Is the Korean penninsula on a hair trigger?

Rick Moran
Something appears to have fundamentally changed with this last North Korean outrage. The South is letting it be known through several channels that they are through playing games and that the next time the North sees fit to provoke them, Kim and his regime might get themselves into a war:

South Korea will abandon its long-standing policy of not responding militarily to the North's hostile acts, President Lee Myung-bak said, following the artillery bombardment of a South Korean island last week that killed four people, two of them civilians.

"In the past, North Korea has provoked us on many occasions, but this is the first time they have made a direct attack on South Korean soil," said Lee, making his first public remarks since the Nov. 23 attack on civilian-inhabited Yeonpyeong island heightened fears of an all-out conflict. "Launching a military attack on civilians is a crime against humanity, even during wartime."

It won't take much to spark a major conflict. It is in this atmosphere that misunderstandings and miscalculations can bring on a war - even if such is not desired by either side. China, which may be more impotent when it comes to affecting North Korean policy than anyone believes, would do well to exert themselves and sit on lunatic Kim, making sure he doesn't do anything rash.

Whether the North's attack had more to do with internal politics in that country than any tactical or strategic move doesn't matter now. The two Koreas are balanced on the knife's edge of war with neither side willing to step back from the brink.

Something appears to have fundamentally changed with this last North Korean outrage. The South is letting it be known through several channels that they are through playing games and that the next time the North sees fit to provoke them, Kim and his regime might get themselves into a war:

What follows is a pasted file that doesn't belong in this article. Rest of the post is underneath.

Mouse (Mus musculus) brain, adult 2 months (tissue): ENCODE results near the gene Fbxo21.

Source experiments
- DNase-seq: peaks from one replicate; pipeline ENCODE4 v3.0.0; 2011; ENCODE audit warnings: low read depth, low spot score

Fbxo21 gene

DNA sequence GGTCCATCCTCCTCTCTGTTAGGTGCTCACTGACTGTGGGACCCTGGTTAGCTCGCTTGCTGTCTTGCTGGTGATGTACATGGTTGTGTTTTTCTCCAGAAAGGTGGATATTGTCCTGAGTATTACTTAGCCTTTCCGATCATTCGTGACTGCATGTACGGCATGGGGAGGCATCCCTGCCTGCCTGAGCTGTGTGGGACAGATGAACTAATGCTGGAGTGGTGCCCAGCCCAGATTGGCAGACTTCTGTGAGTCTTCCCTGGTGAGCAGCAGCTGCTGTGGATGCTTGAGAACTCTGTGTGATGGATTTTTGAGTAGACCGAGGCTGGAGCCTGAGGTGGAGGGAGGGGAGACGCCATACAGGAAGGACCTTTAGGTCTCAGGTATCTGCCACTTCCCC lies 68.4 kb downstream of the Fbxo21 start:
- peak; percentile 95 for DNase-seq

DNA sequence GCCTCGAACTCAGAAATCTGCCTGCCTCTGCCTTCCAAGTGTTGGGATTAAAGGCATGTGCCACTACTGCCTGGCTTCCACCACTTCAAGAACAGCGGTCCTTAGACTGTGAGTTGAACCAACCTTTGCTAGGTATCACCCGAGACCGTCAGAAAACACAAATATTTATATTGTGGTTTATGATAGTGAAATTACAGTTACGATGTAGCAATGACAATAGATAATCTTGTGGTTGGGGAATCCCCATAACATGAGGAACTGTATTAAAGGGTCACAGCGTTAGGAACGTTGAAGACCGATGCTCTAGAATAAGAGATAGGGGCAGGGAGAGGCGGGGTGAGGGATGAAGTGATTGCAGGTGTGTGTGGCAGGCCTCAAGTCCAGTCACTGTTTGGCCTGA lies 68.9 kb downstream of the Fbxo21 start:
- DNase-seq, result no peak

South Korea will abandon its long-standing policy of not responding militarily to the North's hostile acts, President Lee Myung-bak said, following the artillery bombardment of a South Korean island last week that killed four people, two of them civilians.

"In the past, North Korea has provoked us on many occasions, but this is the first time they have made a direct attack on South Korean soil," said Lee, making his first public remarks since the Nov. 23 attack on civilian-inhabited Yeonpyeong island heightened fears of an all-out conflict. "Launching a military attack on civilians is a crime against humanity, even during wartime."

It won't take much to spark a major conflict. It is in this atmosphere that misunderstandings and miscalculations can bring on a war - even if such is not desired by either side. China, which may be more impotent when it comes to affecting North Korean policy than anyone believes, would do well to exert themselves and sit on lunatic Kim, making sure he doesn't do anything rash.

Whether the North's attack had more to do with internal politics in that country than any tactical or strategic move doesn't matter now. The two Koreas are balanced on the knife's edge of war with neither side willing to step back from the brink.